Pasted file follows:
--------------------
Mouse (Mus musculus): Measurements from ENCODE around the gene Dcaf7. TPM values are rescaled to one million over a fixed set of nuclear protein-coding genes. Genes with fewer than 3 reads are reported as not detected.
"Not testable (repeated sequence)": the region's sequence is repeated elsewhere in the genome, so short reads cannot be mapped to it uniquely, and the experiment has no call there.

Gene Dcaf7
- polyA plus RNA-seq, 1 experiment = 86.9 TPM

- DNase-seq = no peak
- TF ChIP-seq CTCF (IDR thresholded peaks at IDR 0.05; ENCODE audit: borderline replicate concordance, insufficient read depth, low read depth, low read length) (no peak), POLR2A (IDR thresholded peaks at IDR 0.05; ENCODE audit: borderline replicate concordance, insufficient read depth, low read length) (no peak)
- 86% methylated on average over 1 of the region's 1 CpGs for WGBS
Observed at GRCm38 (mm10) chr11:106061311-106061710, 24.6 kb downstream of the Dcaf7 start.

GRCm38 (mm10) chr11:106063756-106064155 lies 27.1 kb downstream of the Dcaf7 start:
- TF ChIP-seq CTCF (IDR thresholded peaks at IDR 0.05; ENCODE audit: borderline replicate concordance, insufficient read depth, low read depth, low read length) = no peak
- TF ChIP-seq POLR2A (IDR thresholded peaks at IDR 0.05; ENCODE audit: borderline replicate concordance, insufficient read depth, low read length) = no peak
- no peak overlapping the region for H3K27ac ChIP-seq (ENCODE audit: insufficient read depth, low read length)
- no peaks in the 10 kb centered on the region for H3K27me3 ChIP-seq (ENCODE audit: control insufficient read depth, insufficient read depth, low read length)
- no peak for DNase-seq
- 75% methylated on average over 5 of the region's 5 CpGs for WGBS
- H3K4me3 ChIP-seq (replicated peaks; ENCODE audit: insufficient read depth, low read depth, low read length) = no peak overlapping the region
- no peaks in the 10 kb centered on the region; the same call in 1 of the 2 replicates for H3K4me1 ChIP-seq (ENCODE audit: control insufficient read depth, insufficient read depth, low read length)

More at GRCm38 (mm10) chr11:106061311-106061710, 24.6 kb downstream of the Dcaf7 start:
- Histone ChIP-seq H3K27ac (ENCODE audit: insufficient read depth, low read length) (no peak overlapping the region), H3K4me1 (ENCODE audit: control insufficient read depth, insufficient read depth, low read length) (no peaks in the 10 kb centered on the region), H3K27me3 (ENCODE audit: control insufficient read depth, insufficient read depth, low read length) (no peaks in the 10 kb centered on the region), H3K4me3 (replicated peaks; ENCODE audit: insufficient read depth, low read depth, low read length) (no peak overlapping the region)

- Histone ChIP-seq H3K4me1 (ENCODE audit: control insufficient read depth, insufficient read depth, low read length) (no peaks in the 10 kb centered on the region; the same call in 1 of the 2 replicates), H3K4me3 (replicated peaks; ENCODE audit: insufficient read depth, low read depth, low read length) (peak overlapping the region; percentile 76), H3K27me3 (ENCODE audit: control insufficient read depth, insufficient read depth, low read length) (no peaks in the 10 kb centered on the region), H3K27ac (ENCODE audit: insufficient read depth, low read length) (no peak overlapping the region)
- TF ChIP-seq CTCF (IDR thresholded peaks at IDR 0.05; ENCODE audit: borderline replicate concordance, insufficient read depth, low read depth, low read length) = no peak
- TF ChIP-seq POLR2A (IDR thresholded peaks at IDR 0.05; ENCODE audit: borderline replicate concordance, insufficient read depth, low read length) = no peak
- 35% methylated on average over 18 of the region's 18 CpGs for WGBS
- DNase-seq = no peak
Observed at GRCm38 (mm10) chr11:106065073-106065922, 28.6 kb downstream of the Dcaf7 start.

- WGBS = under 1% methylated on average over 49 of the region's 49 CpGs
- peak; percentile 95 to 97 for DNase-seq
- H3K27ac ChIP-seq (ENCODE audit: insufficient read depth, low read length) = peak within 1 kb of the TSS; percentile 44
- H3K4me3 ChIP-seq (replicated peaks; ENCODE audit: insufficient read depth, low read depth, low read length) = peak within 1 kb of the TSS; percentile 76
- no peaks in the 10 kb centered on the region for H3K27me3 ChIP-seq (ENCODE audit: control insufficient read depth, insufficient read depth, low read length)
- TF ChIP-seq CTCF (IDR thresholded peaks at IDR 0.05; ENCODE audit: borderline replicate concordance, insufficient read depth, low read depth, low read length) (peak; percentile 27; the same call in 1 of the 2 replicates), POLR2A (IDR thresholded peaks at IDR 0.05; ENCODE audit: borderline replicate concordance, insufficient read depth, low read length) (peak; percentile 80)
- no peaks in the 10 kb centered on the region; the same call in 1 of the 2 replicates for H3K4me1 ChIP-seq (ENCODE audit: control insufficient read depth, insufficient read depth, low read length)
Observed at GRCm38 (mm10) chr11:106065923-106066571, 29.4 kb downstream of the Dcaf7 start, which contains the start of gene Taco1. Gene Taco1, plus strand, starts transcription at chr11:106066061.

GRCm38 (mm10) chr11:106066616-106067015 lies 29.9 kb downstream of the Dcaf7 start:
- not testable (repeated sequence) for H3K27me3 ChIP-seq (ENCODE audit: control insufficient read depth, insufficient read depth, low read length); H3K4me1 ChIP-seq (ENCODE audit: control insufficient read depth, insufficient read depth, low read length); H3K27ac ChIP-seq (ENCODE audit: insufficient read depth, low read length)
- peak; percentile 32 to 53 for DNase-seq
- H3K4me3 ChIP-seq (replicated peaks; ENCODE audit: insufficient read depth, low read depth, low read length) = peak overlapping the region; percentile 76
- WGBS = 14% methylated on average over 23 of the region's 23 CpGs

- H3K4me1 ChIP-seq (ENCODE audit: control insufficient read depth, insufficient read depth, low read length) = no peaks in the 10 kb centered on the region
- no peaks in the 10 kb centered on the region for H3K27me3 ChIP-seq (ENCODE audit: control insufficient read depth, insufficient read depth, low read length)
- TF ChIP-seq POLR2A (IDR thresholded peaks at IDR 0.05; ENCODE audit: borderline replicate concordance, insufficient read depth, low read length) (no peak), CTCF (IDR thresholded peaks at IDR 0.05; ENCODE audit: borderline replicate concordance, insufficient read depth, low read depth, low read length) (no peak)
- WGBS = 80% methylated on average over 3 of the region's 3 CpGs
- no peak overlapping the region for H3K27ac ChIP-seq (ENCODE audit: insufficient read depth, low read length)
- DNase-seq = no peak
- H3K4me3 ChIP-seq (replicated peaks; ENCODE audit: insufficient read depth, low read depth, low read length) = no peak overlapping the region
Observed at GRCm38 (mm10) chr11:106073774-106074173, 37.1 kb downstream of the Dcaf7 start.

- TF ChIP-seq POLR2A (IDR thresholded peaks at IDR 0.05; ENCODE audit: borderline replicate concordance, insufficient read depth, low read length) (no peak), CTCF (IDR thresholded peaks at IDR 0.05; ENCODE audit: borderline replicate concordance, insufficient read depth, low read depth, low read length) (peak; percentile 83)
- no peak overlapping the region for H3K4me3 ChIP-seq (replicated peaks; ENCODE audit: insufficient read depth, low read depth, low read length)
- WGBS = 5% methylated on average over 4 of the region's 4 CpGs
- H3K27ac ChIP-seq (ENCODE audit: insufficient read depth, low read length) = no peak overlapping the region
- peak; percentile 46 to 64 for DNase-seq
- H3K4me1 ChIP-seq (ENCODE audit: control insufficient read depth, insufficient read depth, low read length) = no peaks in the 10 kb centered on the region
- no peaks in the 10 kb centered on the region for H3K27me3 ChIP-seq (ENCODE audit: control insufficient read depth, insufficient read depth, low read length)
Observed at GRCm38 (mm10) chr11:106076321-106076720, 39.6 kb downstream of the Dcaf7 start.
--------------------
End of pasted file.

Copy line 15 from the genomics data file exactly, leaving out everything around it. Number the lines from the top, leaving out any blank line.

- 75% methylated on average over 5 of the region's 5 CpGs for WGBS